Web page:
If your business is like many, it earns more than half of its annual revenue through an ecosystem of channel partners. A study conducted by The 2112 Group and commissioned by Revitas found that 61 percent of companies with more than $1 billion in revenue earn 60 percent or more of their revenue through the channel. In fact, 24 percent of organizations of this size earn more than 80 percent of their revenue from the channel.
Obtaining visibility into channel revenue is a challenge for any organization. Multi-level channel systems with intricate affairs among manufacturers, distributors and resellers increase the level of complexity. Yet organizations depend on their channels to increase market reach, build customer relationships and expand revenue. Somehow, financial teams within these organizations must find a way to gain greater visibility into the channel and bring related revenue operations closer to the financial professionals working with enterprise resource planning (ERP) systems.
Incentive programs are the lifeblood of the channel because they drive channel sales. Yet, the most common categories of channel revenue operations that remain invisible to traditional ERP implementations are all tied to incentive management, including incentive calculations and payouts, Sales Promotion Incentive Funds (SPIFFs), rebates and chargebacks, and financial accruals on incentive programs.
With that much revenue at stake, you might think that more organizations would be focused on projects that connect their ERP systems with channel incentive operations, but this is not the case. Most organizations still rely on spreadsheets, email and conversations over the phone to manage their channel processes, placing companies at risk of unprofessional conduct and overpayment.
Financial accruals, which are estimated to cover the cost of incentive programs each quarter, add to the problem. Financial teams are accustomed to relying on product-line-of-business people or channel sales and marketing teams in these environments in order to estimate the payouts that will be needed to cover the anticipated claims from channel-trading partners. The accruals process, in effect, is an estimation process one that ties up ready cash.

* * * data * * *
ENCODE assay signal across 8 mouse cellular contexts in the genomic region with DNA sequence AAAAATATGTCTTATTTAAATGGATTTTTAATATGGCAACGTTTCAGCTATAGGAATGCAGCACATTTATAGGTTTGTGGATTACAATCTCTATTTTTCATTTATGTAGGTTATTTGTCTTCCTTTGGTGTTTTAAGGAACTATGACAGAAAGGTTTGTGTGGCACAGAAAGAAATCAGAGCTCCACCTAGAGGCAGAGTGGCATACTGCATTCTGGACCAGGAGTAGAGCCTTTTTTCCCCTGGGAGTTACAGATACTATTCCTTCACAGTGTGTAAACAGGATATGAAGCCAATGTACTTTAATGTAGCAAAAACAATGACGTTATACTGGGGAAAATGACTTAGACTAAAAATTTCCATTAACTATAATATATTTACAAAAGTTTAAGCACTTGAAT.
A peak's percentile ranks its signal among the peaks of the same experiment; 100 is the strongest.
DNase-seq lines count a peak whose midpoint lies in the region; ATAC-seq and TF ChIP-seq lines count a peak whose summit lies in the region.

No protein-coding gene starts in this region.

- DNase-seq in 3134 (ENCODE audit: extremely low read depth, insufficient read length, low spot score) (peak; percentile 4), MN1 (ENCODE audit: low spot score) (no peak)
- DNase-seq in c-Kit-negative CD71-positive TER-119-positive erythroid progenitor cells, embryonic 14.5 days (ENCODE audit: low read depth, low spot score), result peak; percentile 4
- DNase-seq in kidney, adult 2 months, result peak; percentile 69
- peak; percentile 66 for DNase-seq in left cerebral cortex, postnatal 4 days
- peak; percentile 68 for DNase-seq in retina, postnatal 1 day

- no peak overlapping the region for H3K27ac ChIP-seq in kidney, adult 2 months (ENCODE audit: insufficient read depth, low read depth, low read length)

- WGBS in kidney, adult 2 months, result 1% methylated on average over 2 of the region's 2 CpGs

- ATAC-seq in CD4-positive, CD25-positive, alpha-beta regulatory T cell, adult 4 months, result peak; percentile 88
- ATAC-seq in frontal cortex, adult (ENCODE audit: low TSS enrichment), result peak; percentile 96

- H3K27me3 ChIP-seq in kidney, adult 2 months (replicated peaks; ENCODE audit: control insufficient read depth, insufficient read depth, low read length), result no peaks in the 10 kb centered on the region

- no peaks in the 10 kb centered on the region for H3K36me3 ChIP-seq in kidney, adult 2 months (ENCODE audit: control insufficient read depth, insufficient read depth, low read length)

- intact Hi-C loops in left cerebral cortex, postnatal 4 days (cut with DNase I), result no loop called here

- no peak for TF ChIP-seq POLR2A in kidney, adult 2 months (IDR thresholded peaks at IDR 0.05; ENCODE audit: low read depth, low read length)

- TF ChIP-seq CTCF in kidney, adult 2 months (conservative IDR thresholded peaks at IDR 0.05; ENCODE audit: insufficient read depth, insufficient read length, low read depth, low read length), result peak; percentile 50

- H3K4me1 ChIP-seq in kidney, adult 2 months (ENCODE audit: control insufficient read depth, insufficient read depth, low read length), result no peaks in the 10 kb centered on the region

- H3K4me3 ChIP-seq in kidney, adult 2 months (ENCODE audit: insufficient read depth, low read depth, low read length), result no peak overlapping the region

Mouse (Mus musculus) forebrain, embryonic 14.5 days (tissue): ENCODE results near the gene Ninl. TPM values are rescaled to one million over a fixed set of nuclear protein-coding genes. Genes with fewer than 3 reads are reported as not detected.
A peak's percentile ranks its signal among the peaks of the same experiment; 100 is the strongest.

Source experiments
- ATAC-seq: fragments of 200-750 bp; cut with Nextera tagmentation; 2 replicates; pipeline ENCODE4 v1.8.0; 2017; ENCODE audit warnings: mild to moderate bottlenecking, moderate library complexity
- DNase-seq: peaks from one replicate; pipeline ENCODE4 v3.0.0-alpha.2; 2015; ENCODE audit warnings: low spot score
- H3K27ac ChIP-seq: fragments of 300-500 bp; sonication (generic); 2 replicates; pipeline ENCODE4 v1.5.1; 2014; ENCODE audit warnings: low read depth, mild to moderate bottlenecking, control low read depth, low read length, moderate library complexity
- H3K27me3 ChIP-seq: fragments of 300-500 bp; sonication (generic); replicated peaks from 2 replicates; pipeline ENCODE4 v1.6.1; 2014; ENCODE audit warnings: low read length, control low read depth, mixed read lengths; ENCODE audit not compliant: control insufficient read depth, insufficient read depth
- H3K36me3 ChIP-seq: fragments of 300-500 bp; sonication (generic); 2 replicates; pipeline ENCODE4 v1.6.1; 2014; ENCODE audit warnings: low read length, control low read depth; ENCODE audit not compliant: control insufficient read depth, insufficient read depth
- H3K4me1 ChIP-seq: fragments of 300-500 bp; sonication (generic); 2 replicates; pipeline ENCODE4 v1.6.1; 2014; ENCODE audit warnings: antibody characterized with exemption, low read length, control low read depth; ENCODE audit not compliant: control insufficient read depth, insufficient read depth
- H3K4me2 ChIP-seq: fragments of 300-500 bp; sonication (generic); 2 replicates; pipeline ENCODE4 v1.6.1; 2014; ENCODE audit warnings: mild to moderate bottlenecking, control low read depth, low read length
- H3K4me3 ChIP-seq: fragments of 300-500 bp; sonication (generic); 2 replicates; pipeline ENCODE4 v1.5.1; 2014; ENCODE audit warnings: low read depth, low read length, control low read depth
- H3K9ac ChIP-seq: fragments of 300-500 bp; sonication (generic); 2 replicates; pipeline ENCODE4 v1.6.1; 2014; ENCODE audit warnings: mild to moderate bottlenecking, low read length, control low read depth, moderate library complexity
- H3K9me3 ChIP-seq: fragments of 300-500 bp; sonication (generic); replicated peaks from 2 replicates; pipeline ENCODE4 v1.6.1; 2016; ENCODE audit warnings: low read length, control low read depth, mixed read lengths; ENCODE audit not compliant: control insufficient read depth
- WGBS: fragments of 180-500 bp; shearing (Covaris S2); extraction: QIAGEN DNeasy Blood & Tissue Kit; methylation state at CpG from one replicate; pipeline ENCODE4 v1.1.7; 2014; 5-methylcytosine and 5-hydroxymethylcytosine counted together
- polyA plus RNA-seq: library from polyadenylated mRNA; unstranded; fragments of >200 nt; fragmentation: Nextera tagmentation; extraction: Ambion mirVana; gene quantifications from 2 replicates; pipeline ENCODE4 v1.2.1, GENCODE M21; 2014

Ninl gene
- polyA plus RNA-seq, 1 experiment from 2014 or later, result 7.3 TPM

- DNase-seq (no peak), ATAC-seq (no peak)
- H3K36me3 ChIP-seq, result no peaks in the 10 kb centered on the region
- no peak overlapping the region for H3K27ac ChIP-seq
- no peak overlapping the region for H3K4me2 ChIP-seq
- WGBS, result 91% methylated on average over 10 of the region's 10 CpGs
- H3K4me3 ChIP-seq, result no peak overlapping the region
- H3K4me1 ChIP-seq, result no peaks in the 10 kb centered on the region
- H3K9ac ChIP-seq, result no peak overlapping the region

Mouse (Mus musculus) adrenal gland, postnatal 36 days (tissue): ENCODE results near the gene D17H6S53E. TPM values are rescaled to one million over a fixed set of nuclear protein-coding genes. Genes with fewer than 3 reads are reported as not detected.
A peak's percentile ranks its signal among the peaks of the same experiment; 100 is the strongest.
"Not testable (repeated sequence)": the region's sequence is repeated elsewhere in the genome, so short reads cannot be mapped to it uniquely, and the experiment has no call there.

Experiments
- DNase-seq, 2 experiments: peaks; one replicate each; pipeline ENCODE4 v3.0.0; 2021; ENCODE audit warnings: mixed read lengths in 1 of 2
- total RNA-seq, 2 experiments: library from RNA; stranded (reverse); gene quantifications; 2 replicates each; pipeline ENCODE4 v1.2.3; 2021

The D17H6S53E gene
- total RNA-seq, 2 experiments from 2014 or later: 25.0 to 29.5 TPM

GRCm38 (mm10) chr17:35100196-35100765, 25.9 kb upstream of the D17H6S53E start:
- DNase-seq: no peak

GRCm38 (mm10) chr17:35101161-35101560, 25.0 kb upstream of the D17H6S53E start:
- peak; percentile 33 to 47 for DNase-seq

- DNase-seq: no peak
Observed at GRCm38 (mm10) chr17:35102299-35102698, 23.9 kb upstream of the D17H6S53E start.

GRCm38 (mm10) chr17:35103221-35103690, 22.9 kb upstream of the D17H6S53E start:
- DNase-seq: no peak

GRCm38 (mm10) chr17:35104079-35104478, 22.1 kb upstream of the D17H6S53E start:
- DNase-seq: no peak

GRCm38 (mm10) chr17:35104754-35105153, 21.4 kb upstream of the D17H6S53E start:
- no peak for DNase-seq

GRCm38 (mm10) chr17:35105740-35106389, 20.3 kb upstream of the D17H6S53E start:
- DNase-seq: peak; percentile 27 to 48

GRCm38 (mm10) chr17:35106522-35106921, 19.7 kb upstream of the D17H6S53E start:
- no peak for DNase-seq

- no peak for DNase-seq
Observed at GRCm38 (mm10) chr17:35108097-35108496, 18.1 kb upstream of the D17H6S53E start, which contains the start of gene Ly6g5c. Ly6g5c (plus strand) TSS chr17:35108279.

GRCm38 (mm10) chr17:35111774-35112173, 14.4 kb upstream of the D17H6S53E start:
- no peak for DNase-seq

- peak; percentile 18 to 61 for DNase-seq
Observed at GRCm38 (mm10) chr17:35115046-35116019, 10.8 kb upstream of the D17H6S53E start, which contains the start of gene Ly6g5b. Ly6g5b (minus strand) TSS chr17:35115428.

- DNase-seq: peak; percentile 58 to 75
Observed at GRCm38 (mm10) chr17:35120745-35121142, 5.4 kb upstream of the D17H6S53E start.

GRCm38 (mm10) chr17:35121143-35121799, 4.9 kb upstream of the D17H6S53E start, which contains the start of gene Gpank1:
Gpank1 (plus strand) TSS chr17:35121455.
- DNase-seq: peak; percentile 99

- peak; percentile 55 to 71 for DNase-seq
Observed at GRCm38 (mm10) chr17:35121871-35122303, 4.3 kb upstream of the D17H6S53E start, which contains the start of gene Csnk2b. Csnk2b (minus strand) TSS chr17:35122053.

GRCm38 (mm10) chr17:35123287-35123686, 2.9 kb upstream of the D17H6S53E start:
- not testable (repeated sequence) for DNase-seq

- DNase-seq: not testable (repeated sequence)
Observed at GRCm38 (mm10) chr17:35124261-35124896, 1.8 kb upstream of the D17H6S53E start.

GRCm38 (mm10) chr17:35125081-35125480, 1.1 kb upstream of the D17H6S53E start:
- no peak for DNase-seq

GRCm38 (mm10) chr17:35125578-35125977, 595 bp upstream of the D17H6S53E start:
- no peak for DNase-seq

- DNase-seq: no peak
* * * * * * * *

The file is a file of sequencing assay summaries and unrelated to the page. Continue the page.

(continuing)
In this case, over-accruing is nearly as bad as under-accruing, as the organization’s ability to fund other important activities is compromised. Yet in the manufacturing industry, companies have simply not implemented automated systems to improve this.
The problem with provided that visibility into channel payouts and accruals is not actually a gap in the ERP system itself. Financial professionals and certified public accountants are served very well by their systems, albeit with a lack of visibility into the channel. When companies have to pay trading partners in the channel, the ERP system works well to make the payment. What’s missing, though, is a process to validate the payment itself.
Likewise, ERP systems function well in accruing and reporting on channel revenue and incentive costs. What is missing, however, is a closed loop that connects the functional teams that manage channel sales to ensure what’s accrued and reported is accurate. With a closed loop, accrual estimates are avoided in favor of hard numbers. These numbers are in complete alignment with the budgets approved for incentive programs. Forecasted incentive spending could also be compared to the actual utilization and trends.
Imagine the frustration of a chief financial officer tasked with analyzing the cost of sales through the channel. Data missing from current systems often includes the in sequence required to answer pressing C-level questions, such as:
Without this type of business analytics, organizations are flying blind when it comes to revenue operations that support their channel businesses. This is also why organizations tend to repeat the same level and types of incentives, year after year, without really knowing if they’re getting their money’s worth.
To close the gap, firms that organizations invest in modern tools for channel management. Forrester Research recommends the same, citing the adoption of channel management tools as a way to automate and validate payouts to trading partners. Most importantly, the analytics capabilities these tools provide financial teams can help expedite financial reporting to assist in critical business planning, speed up accurate channel payouts, and avoid inaccurate accruals.
The type of channel management tool required is known as a channel revenue management solution. Key capabilities include:
Analyst firms, such as Forrester, have begun reporting on channel revenue management capabilities and can answer inquiries on best-in-class solutions for interested organizations.